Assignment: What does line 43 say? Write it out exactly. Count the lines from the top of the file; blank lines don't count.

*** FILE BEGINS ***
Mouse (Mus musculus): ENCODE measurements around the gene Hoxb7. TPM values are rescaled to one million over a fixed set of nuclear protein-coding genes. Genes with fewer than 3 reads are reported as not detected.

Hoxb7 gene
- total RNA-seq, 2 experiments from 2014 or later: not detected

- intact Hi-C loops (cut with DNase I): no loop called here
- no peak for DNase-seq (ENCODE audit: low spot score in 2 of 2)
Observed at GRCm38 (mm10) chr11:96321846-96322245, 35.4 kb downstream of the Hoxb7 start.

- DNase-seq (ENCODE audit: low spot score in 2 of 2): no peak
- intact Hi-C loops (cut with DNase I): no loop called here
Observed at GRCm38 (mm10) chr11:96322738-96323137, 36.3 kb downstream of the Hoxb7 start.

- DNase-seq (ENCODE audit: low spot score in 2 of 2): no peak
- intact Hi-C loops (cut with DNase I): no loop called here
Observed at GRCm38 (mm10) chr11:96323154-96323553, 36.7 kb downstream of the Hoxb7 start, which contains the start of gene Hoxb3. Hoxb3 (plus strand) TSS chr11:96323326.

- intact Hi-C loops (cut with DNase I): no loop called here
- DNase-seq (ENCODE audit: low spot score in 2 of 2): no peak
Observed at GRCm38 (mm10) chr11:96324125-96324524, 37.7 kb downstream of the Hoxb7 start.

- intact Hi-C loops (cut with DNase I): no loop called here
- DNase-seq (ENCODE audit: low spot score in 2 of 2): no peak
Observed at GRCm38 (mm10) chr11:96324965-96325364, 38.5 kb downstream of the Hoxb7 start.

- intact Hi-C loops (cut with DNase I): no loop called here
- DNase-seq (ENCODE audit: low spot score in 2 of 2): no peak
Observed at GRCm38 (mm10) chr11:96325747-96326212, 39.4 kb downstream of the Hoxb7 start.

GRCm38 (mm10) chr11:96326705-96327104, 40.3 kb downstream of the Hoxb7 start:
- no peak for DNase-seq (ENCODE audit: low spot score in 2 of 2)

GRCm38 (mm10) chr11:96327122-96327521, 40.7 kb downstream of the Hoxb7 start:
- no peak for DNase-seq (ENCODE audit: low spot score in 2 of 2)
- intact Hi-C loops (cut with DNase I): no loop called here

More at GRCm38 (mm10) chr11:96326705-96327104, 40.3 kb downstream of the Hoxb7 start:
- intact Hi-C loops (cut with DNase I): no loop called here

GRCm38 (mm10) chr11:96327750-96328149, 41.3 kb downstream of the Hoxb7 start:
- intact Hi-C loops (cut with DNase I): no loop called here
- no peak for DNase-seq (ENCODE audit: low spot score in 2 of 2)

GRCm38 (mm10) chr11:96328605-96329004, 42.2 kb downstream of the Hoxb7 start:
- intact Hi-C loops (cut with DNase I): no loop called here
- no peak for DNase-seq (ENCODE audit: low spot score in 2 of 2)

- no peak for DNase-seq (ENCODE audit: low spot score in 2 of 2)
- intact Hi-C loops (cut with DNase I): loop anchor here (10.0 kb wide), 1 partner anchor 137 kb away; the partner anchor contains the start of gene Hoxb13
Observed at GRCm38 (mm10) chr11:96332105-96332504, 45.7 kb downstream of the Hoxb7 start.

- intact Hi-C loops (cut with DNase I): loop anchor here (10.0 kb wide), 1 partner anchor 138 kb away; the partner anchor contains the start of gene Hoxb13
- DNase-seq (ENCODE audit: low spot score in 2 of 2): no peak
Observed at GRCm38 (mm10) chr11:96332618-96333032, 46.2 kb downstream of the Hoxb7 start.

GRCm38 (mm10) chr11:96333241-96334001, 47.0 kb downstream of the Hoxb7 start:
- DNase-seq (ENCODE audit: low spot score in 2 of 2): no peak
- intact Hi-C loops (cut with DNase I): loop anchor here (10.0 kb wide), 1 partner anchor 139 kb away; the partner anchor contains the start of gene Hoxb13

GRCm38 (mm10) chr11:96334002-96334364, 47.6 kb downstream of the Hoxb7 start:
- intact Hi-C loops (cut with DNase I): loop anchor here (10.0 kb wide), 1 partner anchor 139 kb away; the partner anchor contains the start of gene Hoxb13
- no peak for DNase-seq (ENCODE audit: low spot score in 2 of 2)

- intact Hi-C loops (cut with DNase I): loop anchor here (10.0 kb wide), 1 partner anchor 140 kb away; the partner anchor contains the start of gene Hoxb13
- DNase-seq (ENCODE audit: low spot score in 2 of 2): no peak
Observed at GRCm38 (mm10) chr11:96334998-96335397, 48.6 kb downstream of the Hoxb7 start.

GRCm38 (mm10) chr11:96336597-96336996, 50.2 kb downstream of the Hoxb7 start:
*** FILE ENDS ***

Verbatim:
- intact Hi-C loops (cut with DNase I): loop anchor here (10.0 kb wide), 1 partner anchor 139 kb away; the partner anchor contains the start of gene Hoxb13